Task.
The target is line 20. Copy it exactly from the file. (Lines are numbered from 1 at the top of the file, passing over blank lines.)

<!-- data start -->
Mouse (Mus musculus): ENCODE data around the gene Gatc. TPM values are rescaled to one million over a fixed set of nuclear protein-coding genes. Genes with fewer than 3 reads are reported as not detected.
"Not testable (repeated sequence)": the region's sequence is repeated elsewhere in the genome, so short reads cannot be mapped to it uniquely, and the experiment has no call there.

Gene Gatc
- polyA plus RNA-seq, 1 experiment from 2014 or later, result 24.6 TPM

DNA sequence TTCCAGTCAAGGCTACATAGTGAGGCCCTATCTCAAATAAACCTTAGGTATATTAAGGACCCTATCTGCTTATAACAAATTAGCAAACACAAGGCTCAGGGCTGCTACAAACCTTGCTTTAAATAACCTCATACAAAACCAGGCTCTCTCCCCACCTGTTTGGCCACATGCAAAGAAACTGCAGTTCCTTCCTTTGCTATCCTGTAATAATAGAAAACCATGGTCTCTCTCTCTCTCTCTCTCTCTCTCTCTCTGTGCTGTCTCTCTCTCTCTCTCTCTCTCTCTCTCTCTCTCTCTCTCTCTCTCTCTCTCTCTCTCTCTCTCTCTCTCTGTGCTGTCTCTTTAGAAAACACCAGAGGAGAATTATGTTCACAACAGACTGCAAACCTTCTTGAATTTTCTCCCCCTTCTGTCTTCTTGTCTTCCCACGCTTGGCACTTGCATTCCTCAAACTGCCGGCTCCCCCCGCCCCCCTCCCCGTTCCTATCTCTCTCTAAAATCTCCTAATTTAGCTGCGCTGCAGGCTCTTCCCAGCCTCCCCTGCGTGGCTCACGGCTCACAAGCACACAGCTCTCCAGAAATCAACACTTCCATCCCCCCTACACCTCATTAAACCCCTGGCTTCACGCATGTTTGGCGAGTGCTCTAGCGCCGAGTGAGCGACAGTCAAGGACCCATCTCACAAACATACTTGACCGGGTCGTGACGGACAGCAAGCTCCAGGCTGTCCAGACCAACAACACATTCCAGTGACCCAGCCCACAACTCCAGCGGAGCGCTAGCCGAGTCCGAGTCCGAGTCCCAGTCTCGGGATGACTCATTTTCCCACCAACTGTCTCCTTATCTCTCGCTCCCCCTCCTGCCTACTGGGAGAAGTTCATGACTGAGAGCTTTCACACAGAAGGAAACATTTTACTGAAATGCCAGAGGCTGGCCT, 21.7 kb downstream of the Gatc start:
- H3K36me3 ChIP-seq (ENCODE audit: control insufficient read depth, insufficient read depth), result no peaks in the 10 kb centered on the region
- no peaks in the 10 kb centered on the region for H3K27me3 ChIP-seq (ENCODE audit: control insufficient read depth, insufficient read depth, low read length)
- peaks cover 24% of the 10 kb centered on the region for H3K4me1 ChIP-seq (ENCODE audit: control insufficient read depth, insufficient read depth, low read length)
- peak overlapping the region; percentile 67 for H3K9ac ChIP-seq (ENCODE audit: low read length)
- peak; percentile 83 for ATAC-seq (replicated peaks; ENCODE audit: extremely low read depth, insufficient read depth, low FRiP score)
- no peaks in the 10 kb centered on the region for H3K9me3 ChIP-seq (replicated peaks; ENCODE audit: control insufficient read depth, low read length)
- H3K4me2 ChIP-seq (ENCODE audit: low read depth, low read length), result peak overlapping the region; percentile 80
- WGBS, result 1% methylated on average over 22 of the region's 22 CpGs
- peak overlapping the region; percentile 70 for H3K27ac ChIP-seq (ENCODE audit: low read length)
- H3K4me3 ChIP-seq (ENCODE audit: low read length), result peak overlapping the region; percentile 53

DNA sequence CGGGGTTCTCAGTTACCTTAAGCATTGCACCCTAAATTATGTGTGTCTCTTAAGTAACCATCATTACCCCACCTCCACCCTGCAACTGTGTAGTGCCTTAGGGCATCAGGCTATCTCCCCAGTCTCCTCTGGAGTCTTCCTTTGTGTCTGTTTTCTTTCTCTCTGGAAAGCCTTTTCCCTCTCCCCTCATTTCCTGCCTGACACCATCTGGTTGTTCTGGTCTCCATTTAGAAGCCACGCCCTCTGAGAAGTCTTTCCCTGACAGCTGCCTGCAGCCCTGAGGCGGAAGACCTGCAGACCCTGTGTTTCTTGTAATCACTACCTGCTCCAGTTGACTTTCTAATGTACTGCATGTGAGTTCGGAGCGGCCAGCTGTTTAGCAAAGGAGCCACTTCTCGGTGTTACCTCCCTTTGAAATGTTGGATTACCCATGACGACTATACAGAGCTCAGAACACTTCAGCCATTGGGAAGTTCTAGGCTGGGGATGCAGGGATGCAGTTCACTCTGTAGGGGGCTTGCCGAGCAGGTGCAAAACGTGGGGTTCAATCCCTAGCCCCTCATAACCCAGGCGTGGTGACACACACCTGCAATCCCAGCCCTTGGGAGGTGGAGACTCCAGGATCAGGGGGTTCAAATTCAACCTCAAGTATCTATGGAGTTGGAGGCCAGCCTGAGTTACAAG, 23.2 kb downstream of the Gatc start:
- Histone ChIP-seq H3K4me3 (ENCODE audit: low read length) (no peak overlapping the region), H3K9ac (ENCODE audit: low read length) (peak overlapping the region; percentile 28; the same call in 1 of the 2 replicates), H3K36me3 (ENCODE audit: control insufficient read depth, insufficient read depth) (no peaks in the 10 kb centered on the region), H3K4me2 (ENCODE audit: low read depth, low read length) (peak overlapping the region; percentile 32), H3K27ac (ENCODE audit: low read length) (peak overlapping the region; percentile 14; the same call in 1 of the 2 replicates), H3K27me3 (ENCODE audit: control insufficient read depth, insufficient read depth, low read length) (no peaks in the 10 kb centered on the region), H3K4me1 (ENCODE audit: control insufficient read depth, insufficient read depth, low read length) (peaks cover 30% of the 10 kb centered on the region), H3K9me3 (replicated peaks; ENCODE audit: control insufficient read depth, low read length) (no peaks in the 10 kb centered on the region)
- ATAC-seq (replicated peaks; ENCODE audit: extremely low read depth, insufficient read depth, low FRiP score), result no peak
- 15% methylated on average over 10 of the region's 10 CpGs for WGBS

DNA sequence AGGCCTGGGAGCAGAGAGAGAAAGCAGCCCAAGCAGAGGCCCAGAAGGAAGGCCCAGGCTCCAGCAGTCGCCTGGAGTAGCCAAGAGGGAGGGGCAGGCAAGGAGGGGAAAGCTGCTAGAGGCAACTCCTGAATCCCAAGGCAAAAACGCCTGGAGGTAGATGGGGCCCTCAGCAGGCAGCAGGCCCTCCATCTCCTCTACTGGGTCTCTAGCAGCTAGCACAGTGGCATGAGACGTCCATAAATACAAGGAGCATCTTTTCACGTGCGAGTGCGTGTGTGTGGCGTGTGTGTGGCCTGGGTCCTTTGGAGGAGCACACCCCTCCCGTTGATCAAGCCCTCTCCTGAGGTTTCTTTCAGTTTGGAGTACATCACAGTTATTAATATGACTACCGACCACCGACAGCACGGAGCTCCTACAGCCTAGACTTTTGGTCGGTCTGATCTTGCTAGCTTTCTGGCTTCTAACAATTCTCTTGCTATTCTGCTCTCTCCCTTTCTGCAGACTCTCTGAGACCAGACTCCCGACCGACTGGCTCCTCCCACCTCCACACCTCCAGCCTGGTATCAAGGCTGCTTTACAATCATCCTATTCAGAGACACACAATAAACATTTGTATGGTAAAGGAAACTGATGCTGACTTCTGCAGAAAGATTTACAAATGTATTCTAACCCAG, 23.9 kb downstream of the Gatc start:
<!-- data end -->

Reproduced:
DNA sequence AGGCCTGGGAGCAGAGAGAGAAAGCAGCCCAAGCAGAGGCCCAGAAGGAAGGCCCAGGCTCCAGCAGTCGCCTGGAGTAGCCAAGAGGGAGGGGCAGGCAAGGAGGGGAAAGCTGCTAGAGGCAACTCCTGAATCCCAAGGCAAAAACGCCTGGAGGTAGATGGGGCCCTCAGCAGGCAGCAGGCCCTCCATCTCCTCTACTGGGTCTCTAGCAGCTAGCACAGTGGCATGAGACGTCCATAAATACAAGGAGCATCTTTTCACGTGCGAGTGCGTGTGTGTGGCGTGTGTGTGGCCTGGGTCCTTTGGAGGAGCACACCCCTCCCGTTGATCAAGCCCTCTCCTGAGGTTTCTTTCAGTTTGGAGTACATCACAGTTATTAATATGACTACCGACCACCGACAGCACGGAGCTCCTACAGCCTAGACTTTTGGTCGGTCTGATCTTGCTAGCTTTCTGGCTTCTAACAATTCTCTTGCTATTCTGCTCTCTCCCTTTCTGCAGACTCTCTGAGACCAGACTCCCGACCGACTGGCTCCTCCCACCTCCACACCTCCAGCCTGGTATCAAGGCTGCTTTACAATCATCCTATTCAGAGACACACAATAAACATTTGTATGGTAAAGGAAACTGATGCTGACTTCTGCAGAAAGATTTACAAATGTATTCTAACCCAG, 23.9 kb downstream of the Gatc start: